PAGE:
It is a situation that can happen in almost any context: a divorce, a broken friendship, and often in a commercial setting. Extortion, which is the legal term for blackmail, is primarily dealt with under section 99 of the Crimes Act 1900.

What is blackmail?

If you threaten someone by suggesting you will do something damaging to their reputation or otherwise (like physical harm) unless they cede to your demands, this will typically constitute blackmail. You may be demanding money, property, or something less physical. Whatever the case, a demand followed by a threat will usually equate to blackmail.

Was there a demand?

The demand can be express, i.e. obvious and overt, or it can be subtle and implied by conduct.

To prove that there was a demand, the onus of proof is ‘beyond reasonable doubt’. If it cannot be shown/proved that any demand was made, this will be the end of the matter and a “not guilty” verdict will mean that the accused is acquitted. To be acquitted is to be released of the charges and to have the charges dropped.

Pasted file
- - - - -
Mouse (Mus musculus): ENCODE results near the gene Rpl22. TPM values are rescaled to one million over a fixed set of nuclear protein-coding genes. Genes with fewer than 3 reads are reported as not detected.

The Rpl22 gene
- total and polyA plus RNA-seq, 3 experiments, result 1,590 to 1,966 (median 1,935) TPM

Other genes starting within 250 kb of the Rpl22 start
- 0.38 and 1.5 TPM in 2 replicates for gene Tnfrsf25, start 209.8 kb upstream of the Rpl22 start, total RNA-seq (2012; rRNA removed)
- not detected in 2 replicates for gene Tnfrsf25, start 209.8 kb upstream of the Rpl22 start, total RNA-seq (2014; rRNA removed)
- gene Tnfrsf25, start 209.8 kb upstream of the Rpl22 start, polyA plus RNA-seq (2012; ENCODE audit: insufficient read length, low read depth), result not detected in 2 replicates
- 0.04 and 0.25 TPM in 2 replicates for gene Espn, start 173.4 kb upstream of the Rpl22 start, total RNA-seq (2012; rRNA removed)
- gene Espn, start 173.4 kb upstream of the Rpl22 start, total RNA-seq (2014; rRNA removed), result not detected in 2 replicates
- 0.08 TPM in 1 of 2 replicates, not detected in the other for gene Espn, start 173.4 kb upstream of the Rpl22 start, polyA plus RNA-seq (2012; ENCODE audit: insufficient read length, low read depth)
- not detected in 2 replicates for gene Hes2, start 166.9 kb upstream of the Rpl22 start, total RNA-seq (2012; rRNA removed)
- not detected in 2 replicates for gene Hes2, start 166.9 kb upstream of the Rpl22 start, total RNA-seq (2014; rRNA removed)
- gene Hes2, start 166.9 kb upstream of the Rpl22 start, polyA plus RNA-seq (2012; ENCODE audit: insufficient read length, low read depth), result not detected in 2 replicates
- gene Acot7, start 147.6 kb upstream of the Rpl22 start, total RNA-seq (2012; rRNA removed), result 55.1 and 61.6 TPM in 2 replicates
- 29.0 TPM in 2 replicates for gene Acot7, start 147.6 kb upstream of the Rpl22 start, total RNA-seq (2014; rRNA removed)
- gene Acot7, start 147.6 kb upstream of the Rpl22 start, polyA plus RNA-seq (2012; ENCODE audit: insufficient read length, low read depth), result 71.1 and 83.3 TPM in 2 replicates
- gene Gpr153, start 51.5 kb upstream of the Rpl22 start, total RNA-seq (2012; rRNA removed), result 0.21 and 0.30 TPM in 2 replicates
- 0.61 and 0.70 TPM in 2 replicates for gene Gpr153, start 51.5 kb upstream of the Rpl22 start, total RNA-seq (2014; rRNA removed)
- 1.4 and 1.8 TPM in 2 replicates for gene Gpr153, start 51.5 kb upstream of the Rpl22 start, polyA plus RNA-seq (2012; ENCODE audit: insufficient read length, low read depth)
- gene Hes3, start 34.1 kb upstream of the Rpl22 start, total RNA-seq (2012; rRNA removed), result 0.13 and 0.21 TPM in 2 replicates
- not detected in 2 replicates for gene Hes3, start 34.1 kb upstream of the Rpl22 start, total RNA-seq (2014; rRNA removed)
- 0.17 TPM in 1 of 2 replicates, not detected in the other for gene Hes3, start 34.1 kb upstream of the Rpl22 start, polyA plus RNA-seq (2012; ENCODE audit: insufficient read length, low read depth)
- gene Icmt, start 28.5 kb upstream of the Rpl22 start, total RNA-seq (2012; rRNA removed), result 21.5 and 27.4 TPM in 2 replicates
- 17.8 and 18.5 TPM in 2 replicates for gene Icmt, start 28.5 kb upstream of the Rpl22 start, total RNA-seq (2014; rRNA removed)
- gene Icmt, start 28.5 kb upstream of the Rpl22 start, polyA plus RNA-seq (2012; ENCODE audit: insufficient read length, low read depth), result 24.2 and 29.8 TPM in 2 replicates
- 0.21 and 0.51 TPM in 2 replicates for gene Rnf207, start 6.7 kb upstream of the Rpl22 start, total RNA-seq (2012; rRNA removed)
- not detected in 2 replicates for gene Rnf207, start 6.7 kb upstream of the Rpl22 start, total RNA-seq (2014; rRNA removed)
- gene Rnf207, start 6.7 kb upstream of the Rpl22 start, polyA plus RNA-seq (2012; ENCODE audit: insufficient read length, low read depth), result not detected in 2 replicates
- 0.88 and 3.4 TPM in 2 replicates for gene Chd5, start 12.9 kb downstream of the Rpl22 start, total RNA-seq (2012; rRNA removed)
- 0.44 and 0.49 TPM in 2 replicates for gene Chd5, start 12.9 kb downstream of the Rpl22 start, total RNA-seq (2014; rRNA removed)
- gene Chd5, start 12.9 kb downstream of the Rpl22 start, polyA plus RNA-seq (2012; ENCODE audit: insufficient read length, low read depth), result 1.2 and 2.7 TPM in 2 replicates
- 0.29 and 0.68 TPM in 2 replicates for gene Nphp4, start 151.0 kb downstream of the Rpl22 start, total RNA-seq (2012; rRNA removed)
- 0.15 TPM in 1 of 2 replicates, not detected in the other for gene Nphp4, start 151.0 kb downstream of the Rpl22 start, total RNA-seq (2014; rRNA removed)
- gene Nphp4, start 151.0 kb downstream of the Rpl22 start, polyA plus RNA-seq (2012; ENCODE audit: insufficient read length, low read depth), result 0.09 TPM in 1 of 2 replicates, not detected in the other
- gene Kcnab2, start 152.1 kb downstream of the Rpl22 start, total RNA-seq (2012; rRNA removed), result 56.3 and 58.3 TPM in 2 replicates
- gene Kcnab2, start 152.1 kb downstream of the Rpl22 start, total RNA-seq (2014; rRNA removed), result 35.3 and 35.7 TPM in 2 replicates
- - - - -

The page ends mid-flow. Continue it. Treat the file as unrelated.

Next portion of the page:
Was there a threat or force?

If, however, the Crown does find that there was a demand, they will continue to try and prove the second element of the offence, which is proving that the demand was accompanied by a threat or force. The Crown will ask the following questions:

  • What was the threat or force?
  • Was it being made against the victim?
  • What words or conduct occurred?
  • Did those words/conduct amount to a threat?

These questions are asked from an objective point of view. That means that a court would need to consider whether or not a person of ‘reasonable firmness and courage’ would have considered the conduct (threat/force) to be threatening enough to respond in a way that is contrary to his or her wishes. In other words, what would a regular person do in that situation? How would they react?

Did they intend to steal?

Once the second element has been proven, the Crown will need to prove the third, which is essentially the mens rea or ‘guilty mind’ aspect of the offence. Did the person have the intention to permanently deprive you of your property/money? It needs to be shown that the accused knew that the property did not belong to him or her and that he or she acted with a guilty state of mind.

Conclusion

If someone has tried to blackmail you in whatever context, you should contact your lawyer immediately. Many of our clients have come to us having had there computers hacked and confidential information held ransom. This is a distressing situation and should be treated very seriously. For legal advice on how to respond to a situation like this, contact LegalVision on 1300 544 755 and speak with one of our experienced business lawyers.

Lachlan McKnight

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